Why Would you Preach That!

A little over a month ago I began preaching through the book of Ezra, that book right after Chronicles that deals with all the people coming back to the promise land, and rebuilding. No, not Nehemiah with the walls and all that really cool leadership lesson stuff. This book is about the depth of mercy God goes too in order to restore His people. In this little book we see the people broken down and defeated. They have acknowledged that they have sinned and God brings them home from exile. There is a lot to unpack in this book as we see them struggle with maintaining their convictions and following after God, yet God is long suffering and patient with his people, bringing prophets and men of the Word  again and again to point them back to the truth of Who God is and reminding them that God has a purpose for them.

Now I say all that to point to something that happened a week before we started preaching through the book. One of my members asked me honestly after reading the book what this has to do with the church and why we would study something like Ezra. Now I love my church and I totally see where he is coming from in that we don’t usually think about preaching through Old Testament texts like Ezra. We love texts on King David and even Nehemiah; I mean leadership lessons galore there. However there is just as much meat in the harder texts of the scriptures such as Ezra, the Minor Prophets (which I wrote on earlier in the year), Kings & Chronicles, Judges, Ruth or Esther.  These texts are often overlooked or simply relegated to Sunday School material, when they have some of the most amazing stories about the work of God in the lives of real people. In these lesser preached texts, we get to see God actually change things over the course of human history. This is where I explained the importance of Ezra.

For a church like mine in the midst of transition and revitalization we need to see the part of God where He is for his people. The story of Ezra shows a people who lost hope in their future. They didn’t see how God could us them anymore, even though He set them apart and had done great things in the past, for them it is simply past, but not with God. Ezra shows us that God works in long term swaths of history, what was once broken down and dying can be restored to new life through the preaching and teaching of the word of God (Ezra 5), through the faithful walking of His people under his word (Ezra 3,6,7) and through faithful obedience to the truth (Ezra 9-10). Ezra shows us that the Christian life is filled with ups and downs, but God remains and His people will be renewed. This is why Ezra was such an important book to be preached, not only for a church in transition or revitalization, but also for a church plant talking about what makes them a community of faith verses just a random group of people who meet and talk about God stuff, or even an established church who needs to be reminded of the Great work of God in the history of His people.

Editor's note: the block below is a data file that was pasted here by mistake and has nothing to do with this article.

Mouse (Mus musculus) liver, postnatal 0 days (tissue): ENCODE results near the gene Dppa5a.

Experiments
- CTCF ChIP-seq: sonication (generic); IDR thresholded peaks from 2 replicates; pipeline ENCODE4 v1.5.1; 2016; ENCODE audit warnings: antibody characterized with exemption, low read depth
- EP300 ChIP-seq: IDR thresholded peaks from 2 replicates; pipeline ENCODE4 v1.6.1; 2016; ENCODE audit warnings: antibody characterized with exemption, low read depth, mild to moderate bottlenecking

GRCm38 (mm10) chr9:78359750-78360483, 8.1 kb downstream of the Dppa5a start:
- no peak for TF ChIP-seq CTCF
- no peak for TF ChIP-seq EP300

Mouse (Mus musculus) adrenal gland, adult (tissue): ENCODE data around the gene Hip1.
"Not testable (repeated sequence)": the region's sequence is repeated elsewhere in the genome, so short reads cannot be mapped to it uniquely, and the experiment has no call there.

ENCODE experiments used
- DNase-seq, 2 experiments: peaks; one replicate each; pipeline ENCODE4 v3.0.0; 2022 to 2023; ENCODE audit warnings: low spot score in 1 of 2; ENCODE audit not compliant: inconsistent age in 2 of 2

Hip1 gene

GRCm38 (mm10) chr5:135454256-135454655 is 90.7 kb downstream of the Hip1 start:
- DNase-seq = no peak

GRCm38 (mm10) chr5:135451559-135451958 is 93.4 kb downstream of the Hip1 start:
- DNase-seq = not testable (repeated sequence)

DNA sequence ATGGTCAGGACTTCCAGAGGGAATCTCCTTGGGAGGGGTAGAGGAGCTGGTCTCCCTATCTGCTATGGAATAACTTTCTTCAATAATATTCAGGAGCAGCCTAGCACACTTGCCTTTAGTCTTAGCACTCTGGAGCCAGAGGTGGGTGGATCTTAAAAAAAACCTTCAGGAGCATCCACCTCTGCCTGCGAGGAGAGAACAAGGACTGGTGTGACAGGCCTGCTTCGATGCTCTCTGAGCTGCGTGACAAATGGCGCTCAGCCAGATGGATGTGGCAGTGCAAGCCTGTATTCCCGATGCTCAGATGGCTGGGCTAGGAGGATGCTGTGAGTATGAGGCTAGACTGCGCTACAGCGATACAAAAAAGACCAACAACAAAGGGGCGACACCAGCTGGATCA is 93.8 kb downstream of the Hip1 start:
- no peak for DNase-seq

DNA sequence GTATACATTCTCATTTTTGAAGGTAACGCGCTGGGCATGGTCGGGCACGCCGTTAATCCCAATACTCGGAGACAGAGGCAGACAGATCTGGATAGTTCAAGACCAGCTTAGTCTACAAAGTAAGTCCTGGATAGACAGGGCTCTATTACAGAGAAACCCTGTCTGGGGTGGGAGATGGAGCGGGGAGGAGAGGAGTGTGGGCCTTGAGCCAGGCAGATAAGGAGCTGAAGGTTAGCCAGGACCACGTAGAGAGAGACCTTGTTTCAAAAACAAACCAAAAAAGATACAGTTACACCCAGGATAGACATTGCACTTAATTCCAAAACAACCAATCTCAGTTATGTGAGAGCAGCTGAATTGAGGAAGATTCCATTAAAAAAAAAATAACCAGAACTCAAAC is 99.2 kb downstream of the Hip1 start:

The lesser preached books, mostly it seems being Old Testament biblical narrative, are essential to our Christian faith because they are essential to the revealing of who God is and how God works. We can’t avoid them because they are hard and above all you can’t avoid them because they seem, irrelevant. If there is one thing we know to be true is that the word of God is never irrelevant and the narratives of the scriptures especially. God is the central figure in all of His word and the full revelation of Jesus begins in Genesis and is woven into the whole tapestry of scripture, to leave out large swaths of the story in preaching to our congregations is to miss out on the work of God and to deprive our people of seeing God’s work in the live so the saints through all of history. So For preachers; preach boldly the hard narratives and skipped over books, and for congregants; yearn for such preaching that shows the whole of God’s Word to be true and authoritative. Also pray for the Lord to open your own eyes to see his work through the lives of those who have gone before, through the struggles and victory of God’s people.